Tuesday, December 4, 2012

The Power of Outrospection

I can't explain exactly why, but the RSA Animate folks approach to taking complex ideas and presenting them in 10-12 minute animations that combine fantastic drawing with TEDx type talks really 'animate' me.

They only do a handful a year and they just posted one yesterday, that you might take the almost 11 minutes to watch. The title is "The Power of Outrospection" and is an animated talk by Philosopher and author Roman Krznaric who explains how we can help drive social change by stepping outside ourselves. There are only 13 other animations, among my favorites (I haven't viewed them all yet) are the one on education ("Changing Paradigms") and the one on the "Crisis of Capitalism".

We all learn differently so maybe these won't speak to everyone, but they are easy to miss. In fact I wouldn't have found this if I hadn't come back to the site this evening to send a link to the education animation sparked by a long discussion with a colleague today. I believe the quality is amplified by the fact that the basic talk that is animated, would be compelling in its own right. The animation just seems to add some additional quality, one substantially different than either pictures or power points might add.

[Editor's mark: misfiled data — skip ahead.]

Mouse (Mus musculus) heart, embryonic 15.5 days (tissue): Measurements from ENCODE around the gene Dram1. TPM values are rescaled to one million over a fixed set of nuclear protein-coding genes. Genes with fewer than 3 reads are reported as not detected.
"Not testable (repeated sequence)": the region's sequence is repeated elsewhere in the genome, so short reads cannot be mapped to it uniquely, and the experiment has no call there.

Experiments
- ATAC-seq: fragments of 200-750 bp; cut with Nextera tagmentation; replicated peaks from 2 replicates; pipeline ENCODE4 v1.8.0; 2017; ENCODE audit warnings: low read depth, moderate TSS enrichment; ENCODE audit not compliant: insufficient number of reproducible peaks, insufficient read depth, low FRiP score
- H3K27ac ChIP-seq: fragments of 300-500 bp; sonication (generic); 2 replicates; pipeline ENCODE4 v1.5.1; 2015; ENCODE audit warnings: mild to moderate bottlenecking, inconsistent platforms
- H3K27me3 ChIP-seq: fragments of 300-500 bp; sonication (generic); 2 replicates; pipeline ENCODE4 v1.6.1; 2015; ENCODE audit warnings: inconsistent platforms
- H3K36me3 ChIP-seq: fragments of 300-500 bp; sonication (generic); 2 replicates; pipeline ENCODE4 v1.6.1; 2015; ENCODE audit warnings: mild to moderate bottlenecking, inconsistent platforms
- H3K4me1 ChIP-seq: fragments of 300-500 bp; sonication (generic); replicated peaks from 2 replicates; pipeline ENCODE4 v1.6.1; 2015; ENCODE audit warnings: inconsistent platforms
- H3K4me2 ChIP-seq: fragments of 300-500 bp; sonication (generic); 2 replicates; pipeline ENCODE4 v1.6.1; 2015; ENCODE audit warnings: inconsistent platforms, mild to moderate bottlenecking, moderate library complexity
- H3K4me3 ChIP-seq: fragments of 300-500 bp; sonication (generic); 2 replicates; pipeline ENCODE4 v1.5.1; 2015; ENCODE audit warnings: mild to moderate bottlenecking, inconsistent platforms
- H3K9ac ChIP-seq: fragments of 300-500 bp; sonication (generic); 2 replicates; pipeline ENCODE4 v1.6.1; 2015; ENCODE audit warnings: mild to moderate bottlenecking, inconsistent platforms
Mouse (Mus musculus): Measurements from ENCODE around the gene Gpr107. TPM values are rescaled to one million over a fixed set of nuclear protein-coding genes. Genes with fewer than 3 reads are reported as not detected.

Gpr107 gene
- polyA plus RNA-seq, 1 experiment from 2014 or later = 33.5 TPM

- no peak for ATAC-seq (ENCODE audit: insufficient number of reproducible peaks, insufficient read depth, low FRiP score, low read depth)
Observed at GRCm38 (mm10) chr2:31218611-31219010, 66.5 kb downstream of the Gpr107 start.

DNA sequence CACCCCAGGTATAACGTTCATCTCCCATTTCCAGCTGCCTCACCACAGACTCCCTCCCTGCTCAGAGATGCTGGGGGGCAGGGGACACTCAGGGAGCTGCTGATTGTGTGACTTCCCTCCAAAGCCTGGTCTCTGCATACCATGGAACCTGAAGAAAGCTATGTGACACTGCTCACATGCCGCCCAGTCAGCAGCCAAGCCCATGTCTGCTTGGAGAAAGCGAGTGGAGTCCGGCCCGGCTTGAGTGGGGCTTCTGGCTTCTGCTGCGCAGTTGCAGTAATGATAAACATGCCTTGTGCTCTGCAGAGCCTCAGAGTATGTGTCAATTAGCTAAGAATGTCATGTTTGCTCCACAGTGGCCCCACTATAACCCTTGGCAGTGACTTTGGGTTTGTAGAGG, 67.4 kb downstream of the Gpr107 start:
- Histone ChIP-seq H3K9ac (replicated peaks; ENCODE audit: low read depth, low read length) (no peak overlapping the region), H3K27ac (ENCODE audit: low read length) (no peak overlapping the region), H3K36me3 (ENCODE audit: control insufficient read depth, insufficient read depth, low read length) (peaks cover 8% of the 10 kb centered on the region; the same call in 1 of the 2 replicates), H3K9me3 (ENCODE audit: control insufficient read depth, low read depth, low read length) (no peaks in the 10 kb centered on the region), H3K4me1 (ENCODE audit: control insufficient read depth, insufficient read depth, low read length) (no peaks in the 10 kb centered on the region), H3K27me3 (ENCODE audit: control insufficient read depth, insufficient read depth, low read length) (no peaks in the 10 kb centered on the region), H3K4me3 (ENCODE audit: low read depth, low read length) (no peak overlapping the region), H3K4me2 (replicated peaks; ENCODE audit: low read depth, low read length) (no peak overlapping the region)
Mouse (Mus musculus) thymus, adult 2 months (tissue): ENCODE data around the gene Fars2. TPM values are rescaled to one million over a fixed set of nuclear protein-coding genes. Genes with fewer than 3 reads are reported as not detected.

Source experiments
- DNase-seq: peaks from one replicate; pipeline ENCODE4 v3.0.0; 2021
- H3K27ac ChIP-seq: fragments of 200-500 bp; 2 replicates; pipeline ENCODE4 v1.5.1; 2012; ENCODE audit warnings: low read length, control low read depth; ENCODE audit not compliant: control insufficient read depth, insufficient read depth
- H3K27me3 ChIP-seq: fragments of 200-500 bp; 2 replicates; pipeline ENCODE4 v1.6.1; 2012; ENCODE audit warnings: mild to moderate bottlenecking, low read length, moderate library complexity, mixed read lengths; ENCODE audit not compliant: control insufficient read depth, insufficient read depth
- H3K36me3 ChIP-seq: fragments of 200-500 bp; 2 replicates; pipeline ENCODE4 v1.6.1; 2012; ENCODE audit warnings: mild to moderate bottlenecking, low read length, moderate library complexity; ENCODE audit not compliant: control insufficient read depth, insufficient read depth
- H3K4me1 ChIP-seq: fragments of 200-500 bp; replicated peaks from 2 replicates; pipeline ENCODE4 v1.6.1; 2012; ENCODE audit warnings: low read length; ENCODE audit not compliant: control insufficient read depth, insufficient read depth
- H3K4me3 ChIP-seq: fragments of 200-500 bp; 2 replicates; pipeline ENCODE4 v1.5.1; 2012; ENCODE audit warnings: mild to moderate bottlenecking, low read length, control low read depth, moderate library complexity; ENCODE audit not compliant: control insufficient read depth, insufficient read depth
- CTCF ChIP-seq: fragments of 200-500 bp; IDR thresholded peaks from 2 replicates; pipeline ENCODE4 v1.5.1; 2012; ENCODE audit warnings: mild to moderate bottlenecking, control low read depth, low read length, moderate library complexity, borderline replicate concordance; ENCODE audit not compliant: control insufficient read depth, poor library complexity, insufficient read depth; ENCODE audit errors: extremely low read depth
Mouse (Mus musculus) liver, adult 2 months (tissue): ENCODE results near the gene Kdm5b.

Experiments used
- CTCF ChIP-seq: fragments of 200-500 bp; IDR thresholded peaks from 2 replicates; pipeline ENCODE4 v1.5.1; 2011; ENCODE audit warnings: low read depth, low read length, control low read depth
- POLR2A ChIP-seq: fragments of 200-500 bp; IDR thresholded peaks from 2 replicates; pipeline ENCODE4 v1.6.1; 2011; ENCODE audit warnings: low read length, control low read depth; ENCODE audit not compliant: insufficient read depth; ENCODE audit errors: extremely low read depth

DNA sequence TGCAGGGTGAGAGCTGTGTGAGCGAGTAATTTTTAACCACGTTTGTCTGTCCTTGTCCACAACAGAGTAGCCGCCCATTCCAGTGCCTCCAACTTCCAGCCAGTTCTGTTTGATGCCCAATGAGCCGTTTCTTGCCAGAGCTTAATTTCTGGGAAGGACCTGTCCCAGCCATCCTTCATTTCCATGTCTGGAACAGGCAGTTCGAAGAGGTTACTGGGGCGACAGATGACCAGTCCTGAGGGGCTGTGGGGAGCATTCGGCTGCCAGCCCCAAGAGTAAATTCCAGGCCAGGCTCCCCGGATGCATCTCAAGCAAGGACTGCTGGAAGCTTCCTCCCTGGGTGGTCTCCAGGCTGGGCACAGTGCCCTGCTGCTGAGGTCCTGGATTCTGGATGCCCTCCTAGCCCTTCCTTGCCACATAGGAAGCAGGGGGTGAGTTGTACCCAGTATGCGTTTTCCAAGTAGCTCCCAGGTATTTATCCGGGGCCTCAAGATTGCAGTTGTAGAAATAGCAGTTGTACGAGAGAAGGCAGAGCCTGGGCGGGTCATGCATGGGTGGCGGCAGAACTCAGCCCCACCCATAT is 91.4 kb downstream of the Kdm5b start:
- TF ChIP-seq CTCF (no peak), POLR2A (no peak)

While I emphasize the process above, the content is very thoughtful and timely for anyone puzzling how we might steer clear of the impending crises that seem to grow more visible with each passing day. A Google search of the author turns up significant  information including:

After growing up in Sydney and Hong Kong, he studied at the universities of Oxford, London and Essex, where he gained his PhD. He has taught sociology and politics at Cambridge University and City University, London, and has done human rights work in Central America with refugees and indigenous people. For several years he was Project Director at The Oxford Muse, the avant-garde foundation to stimulate courage and invention in personal, professional and cultural life. He regularly speaks at public events on topics such as empathy, the history of love, the future of work, and the art of living. Recent appearances include the Edinburgh International Festival, the Latitude Arts Festival and the London Design Festival.
His latest books are The Wonderbox: Curious Histories of How to Live, which explores what we can learn from the past about better living, and How to Find Fulfilling Work, part of a new practical philosophy series edited by Alain de Botton. He is the author of a book on what sport can teach us about life, The First Beautiful Game: Stories of Obsession in Real Tennis and, with the historian Theodore Zeldin, edited Guide to an Unknown University. Roman’s books are currently being translated into over a dozen languages. His blog dedicated to empathy and the art of living, Outrospection, has been featured in the media around the world.